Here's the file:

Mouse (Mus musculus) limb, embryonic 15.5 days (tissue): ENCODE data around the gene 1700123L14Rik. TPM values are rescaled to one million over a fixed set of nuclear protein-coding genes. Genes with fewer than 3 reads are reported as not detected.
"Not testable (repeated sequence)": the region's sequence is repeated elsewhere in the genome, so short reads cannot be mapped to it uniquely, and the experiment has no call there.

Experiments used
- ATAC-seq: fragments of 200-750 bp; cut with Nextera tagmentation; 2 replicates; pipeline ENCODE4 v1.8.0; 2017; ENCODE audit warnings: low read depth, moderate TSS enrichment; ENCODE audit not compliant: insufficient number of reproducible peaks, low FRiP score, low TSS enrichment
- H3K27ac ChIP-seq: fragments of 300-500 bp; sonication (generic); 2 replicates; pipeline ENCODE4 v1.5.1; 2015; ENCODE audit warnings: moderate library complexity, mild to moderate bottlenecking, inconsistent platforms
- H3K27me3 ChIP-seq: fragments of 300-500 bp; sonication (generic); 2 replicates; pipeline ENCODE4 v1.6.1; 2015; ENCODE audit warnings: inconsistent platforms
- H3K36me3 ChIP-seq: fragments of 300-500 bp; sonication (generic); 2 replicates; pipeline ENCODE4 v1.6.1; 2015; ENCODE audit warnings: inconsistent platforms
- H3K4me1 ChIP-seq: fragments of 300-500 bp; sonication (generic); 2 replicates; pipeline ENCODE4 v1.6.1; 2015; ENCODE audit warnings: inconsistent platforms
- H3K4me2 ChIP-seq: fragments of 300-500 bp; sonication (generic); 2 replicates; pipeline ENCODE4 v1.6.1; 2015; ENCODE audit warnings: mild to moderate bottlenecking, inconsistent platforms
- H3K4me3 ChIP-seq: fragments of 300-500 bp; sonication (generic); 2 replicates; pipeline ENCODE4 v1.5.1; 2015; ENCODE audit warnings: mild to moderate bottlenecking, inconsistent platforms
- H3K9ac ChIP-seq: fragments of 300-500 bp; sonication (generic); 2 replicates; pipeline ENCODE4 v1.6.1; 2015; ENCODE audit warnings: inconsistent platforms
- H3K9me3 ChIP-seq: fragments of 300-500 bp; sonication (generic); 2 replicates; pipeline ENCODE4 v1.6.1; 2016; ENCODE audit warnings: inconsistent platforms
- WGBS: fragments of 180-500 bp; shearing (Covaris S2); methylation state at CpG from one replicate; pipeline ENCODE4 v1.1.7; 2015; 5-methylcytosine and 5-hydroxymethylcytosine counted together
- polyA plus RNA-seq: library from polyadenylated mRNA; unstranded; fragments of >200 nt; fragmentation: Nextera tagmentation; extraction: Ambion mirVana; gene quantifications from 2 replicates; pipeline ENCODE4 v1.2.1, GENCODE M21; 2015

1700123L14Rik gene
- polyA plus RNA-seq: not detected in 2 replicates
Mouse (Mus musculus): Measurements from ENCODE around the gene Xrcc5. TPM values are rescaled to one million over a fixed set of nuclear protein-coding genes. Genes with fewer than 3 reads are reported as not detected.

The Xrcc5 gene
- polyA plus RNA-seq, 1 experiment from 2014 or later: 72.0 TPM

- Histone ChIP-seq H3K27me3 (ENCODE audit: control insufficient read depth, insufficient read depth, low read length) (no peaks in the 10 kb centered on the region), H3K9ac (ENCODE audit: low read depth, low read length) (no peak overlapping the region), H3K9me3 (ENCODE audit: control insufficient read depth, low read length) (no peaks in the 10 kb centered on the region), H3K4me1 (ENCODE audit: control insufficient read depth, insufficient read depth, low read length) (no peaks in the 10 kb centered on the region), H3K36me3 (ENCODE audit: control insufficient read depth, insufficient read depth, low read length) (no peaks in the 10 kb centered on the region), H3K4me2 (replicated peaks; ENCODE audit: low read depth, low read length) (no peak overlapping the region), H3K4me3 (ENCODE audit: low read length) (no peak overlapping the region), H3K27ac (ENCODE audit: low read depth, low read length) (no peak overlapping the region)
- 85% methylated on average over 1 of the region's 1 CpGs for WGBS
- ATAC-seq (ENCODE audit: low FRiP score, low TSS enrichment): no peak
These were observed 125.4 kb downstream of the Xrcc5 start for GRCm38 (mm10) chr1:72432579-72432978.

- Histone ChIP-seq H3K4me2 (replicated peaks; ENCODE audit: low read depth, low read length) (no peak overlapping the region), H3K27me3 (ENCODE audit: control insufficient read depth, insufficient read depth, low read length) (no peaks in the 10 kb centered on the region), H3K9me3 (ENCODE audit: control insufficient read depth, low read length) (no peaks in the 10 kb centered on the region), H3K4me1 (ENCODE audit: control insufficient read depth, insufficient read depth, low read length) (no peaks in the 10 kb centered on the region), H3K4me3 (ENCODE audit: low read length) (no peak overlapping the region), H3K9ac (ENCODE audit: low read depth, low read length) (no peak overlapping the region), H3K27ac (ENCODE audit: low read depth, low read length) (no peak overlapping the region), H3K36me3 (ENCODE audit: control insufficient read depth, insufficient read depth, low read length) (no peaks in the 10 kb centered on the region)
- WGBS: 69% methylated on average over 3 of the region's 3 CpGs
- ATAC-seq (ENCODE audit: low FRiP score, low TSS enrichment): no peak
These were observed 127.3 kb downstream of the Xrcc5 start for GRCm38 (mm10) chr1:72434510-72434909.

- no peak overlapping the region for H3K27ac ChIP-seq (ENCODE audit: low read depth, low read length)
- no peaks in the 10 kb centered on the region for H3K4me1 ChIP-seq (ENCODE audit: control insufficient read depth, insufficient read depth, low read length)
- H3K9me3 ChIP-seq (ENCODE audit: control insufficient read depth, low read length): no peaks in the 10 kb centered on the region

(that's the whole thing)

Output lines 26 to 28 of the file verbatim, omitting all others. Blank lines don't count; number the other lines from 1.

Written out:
- ATAC-seq (ENCODE audit: low FRiP score, low TSS enrichment): no peak
These were observed 127.3 kb downstream of the Xrcc5 start for GRCm38 (mm10) chr1:72434510-72434909.

- no peak overlapping the region for H3K27ac ChIP-seq (ENCODE audit: low read depth, low read length)